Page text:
AARON SELE – Baseball
The 6-foot-5 right-hander from North Kitsap High School in Poulsbo was the 21st overall pick by Boston in the 1991 Major League Baseball draft amateur draft after helping Washington State win three straight Pac-10 conference championships. Once touted as having the best curveball in the game, Sele was 148-112 over 15 MLB seasons. At his peak, he went 19-11, 18-9, 17-10 and 15-5 while making at least 33 starts and pitching over 200 innings in the 1998, 1999, 2000 and 2001 seasons. Sele made the American League All-Star team twice (’98 with Texas; 2000 with Seattle) and finished fifth in the American League Cy Young Award voting in 1999. Sele earned a World Series ring from his 2002 season with the Angels but wasn’t on the postseason roster because of an arm injury. In high school, Sele was captain and quarterback of the football team; captain and leading scorer and rebounder of the basketball team and captain of the baseball team that won a 1988 state championship. He pitched a three-hit shutout against the Cuban National team in 1990 while playing for Team USA.
JOE KEARNEY – Administrator
As the athletic director at the University of Washington (1969-76) and Michigan State (1976-80), Joe Kearney hired Don James, who won a national football title, and the Spartans’ Jud Heathcote, who won an NCAA basketball title. Kearney served briefly as the Athletic Director at Arizona State in 1980 before being hired away by the Western Athletic Conference to serve as its commissioner from 1980 until his retirement in 1994. Earlier in his career, Kearney was a high school principal at Onalaska and Tumwater and served as an Assistant Director for the Washington Interscholastic Activities Association for a year. Joe earned a Masters degree at Seattle Pacific and a doctorate at the UW and was also an assistant basketball coach at Washington under Tippy Dye. Kearney also served 16 years as a member of the U.S. Olympic Committee. A member of the UW athletic Hall of Fame, he was a recipient of the national Corbett Award by the nation’s athletic administrators.
DICK CARTMELL – Official
Dick Cartmell, a 1973 Richland High School grad, retired from NCAA basketball officiating in 2018. Cartmell was one of the top men’s basketball officials in the country, refereeing Division I contests for over 35 years. He began his career at Central Washington University officiating intramural games and worked more than 1,500 NCAA games in his career. He officiated NCAA tournament games for 24 years, worked five Final Fours, and was a member of the NCAA title game crew three times. In 2016, the Atlanta Tipoff Club honored Cartmell with the Naismith Men’s College Official of the Year award, one of basketball officiating’s highest honors.
ADAM MORRISON – Basketball
The 6-foot-8 Gonzaga University forward was a consensus first-team All-American and shared the national player of the year award in 2006 with J.J. Reddick of Duke. Morrison was the third overall pick in the 2006 NBA draft by Charlotte at the end of his junior season after leading the nation in scoring, averaging 28.1 points. He led the Zags to the Sweet 16. Morrison averaged 19.7 points per game in his college career. He played four seasons in the NBA, averaging 7.5 points per game and earned two NBA championship rings as a reserve for the Los Angeles Lakers. At Mead High School, Morrison set the Greater Spokane League single-season (542, league games only) and career (1,904) scoring records and led the Panthers to the state championship game against Franklin. Despite playing with hypoglycemia (low blood sugar level) so severe that he nearly suffered a seizure, Morrison scored 37 points in a losing effort that was the team’s only loss. He averaged a GSL record 27.7 ppg his senior season.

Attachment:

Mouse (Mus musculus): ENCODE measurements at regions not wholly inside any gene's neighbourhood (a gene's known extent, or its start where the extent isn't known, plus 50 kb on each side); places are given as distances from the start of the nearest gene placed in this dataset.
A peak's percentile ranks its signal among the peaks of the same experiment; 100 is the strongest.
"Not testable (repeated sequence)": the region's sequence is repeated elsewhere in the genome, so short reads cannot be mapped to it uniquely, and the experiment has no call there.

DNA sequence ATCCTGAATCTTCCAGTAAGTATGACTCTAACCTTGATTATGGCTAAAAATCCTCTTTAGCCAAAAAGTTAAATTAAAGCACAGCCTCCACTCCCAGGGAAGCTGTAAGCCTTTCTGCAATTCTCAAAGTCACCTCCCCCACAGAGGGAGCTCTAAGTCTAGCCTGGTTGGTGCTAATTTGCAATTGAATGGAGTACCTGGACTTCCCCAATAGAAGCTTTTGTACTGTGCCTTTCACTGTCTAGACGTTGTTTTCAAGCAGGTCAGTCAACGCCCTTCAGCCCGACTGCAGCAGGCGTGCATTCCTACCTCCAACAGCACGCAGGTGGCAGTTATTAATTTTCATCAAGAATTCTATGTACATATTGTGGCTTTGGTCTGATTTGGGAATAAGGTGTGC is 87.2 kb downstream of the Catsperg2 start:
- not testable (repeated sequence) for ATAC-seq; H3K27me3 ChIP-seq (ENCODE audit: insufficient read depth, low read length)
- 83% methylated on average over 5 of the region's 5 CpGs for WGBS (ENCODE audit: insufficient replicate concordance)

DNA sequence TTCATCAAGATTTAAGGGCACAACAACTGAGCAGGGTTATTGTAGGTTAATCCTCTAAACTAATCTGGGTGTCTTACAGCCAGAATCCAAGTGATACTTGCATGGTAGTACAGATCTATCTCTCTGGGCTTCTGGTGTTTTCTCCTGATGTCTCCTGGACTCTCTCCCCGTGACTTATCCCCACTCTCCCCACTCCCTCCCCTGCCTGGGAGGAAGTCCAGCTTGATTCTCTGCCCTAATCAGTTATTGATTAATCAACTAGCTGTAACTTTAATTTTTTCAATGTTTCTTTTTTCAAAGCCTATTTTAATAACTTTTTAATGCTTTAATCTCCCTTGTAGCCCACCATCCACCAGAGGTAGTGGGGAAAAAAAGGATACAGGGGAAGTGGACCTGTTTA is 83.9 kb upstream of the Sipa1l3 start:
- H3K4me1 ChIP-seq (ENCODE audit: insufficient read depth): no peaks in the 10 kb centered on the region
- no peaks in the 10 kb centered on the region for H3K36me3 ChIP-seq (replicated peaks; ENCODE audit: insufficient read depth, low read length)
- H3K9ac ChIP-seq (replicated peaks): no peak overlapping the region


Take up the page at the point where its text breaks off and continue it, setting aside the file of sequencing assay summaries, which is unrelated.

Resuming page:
BRAD WALKER – Track & Field
Brad Walker set a U.S. record in the pole vault in 2008 by clearing 19’ 8” at the Nike Prefontaine Classic. A graduate of University High School of Spokane Valley, Walker starred at the University of Washington where he was a two-time NCAA champion and two-time Pac-10 champion. Walker won a world indoor championship in 2006 and a world outdoor championship in 2007. He also earned two silver medals and one bronze at the world championships in other years. A member of the U.S. Olympic team in 2008 and 2012, Walker was a three-sport athlete in high school and a member of two high-school state-title track teams.
DON ZECH – Basketball coach
Don Zech became the most successful basketball coach in University of Puget Sound history during his 21 years in Tacoma. Zech amassed an impressive record of 405 wins and 196 losses (.674 winning percentage) with 11 seasons of 20 wins or more, 11 postseason appearances and two Great Northwest Conference titles. Ten of his players were drafted by NBA teams and he was four-time West Coast Coach of the Year. He also was a two-time GNC Coach of the Year. When his Loggers won the 1976 NCAA Division II Championship, he was named National Coach of the Year. His very first UPS team had a 24-3 record in 1969, and he just missed winning it all in 1970 when the Loggers lost by one-point in the nationals, playing without their leading scorer due to injury. Zech was a three-sport star at Sumner High, graduated from Notre Dame, and coached Blanchet to an unbeaten season and the state championship prior to a coaching opportunity at the University of Washington. After coaching the Husky freshmen, UPS beckoned and the Z-man fashioned a nationally-recognized program. He was inducted into the UPS Hall of Fame in 1991 and the Tacoma-Pierce County Sports Hall of Fame in 2005.